Subject leaders deliver training to staff to help develop subject knowledge across the curriculum. Teachers are knowledgeable about the subjects they teach. Leaders consider how pupils with special educational needs and/or disabilities can be supported to fully access the same curriculum as their peers.

Subject leaders have worked with staff in the early years to consider how subjects link with the curriculum in Nursery and Reception. However, this work has not led to experiences and opportunities for children that prepare them well enough for their learning in Year 1 and beyond.

Leaders have invested signifcant time in developing the phonics curriculum.

Phonics is taught from Reception. There is a consistent lesson structure. Staff are knowledgeable about how to teach early reading.

Leaders use assessment information to quickly identify the pupils who need extra help with reading. These pupils receive targeted and precise support to catch up with their peers. Pupils are able to read unfamiliar books containing sounds they have been taught.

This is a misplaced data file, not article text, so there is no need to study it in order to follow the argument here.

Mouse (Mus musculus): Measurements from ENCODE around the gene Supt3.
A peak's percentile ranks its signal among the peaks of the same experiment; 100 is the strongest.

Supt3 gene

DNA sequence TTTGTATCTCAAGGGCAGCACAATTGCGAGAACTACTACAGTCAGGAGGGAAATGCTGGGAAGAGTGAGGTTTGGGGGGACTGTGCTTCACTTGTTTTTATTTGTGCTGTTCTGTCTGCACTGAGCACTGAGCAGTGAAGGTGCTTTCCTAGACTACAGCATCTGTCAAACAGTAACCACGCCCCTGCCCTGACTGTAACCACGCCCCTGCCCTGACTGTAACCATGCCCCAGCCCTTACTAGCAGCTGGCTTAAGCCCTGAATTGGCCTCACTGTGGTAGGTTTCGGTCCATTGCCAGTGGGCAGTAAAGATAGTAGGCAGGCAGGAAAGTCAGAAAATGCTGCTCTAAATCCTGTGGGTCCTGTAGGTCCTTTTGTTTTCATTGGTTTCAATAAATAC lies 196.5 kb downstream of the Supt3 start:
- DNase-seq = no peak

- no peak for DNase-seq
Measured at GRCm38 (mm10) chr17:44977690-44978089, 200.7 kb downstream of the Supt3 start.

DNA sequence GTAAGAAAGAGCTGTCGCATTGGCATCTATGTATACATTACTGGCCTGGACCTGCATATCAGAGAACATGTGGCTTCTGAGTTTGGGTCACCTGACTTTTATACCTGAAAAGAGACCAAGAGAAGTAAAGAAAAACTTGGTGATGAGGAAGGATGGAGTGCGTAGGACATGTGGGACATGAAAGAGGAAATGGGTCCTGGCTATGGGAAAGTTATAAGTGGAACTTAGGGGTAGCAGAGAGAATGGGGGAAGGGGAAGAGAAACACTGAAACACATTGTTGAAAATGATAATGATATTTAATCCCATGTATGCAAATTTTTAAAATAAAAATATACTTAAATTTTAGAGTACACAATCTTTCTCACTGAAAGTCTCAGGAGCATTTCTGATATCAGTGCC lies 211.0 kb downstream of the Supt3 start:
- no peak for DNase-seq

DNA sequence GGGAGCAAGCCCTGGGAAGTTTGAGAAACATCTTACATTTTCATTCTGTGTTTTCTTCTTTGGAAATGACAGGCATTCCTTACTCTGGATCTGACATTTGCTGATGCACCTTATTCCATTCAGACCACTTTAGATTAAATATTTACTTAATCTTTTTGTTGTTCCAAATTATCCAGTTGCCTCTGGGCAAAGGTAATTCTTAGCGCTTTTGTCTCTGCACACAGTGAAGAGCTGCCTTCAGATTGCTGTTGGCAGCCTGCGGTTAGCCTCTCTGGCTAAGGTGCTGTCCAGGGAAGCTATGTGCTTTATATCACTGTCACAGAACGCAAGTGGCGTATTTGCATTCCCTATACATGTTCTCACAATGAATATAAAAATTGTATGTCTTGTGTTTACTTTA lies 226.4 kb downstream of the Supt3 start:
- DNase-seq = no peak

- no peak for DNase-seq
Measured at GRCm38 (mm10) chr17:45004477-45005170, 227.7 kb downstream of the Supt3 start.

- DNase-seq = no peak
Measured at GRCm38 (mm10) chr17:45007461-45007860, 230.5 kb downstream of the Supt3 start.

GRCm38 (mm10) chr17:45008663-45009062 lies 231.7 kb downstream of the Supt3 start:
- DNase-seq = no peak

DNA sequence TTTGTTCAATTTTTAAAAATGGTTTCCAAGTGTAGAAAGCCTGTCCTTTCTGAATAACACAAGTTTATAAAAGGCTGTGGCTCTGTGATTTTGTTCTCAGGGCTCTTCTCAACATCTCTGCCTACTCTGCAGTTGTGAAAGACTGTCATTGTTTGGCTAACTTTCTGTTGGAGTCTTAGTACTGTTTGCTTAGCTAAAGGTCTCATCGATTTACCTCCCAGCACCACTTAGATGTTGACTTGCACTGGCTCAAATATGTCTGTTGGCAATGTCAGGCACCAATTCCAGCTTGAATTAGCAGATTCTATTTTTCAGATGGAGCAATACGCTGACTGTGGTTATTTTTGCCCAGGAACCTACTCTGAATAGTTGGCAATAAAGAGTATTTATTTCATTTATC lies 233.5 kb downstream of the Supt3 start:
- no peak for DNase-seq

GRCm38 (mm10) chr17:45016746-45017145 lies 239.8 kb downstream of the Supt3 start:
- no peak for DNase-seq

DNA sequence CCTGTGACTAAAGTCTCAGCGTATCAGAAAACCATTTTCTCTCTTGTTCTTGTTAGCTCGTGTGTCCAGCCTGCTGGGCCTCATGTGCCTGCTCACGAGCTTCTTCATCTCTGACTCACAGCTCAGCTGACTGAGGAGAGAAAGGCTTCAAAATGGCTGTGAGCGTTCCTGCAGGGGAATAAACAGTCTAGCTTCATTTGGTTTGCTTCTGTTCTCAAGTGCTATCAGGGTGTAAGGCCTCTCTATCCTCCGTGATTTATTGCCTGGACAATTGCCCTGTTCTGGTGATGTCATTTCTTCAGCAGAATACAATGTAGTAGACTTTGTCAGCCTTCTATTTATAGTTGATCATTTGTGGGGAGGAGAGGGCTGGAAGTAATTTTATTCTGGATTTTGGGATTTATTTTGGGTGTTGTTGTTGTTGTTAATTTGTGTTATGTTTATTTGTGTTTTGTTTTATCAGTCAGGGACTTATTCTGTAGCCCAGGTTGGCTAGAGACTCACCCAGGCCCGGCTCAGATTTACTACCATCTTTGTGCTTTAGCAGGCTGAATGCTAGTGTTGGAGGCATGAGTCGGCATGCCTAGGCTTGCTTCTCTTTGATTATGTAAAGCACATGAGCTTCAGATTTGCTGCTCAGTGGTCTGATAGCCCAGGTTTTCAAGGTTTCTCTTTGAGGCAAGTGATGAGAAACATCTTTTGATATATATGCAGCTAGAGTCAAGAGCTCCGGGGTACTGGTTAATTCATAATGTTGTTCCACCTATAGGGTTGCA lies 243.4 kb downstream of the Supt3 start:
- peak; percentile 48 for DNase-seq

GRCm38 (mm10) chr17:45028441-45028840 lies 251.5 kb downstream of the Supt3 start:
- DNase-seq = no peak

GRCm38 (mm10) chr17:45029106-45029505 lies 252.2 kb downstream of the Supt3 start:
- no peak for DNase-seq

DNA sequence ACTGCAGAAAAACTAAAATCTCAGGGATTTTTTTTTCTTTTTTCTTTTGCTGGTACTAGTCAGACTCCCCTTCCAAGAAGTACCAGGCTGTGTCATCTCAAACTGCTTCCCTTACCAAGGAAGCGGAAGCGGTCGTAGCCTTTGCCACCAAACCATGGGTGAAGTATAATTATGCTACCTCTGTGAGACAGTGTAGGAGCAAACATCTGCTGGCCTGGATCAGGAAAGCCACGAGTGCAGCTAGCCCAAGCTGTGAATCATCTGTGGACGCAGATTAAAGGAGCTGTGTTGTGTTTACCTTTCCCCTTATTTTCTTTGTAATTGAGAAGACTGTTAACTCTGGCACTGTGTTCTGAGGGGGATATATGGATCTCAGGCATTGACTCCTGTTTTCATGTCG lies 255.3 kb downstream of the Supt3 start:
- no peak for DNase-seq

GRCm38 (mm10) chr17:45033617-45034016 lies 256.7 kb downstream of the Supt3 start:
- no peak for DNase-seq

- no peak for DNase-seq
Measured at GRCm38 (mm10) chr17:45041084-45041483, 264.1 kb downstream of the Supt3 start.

Leaders have introduced a collection of reading books that aim to give pupils exposure to a range of different types of texts during their time in school.The curriculum taught to children in the early years does not give them the start to their education that they deserve. Leaders are unclear on how the curriculum should be structured, and so activities and learning for children are disjointed.

Leaders have not identified the crucial knowledge that they want children to know by the end of Reception to prepare them well for key stage 1. Staff have varying knowledge and understanding of the early years curriculum and how young children learn. This delays children's learning, particularly in their knowledge of communication and the use of ambitious vocabulary.

Staff are sometimes unclear on why specific activities and experiences are used to support children's learning. Staff introduce some routines to develop children's independence, such as putting on coats and washing hands, but these are not modelled clearly so that children can copy and repeat independently.

Leaders have created a clear personal, social, health and economic education curriculum.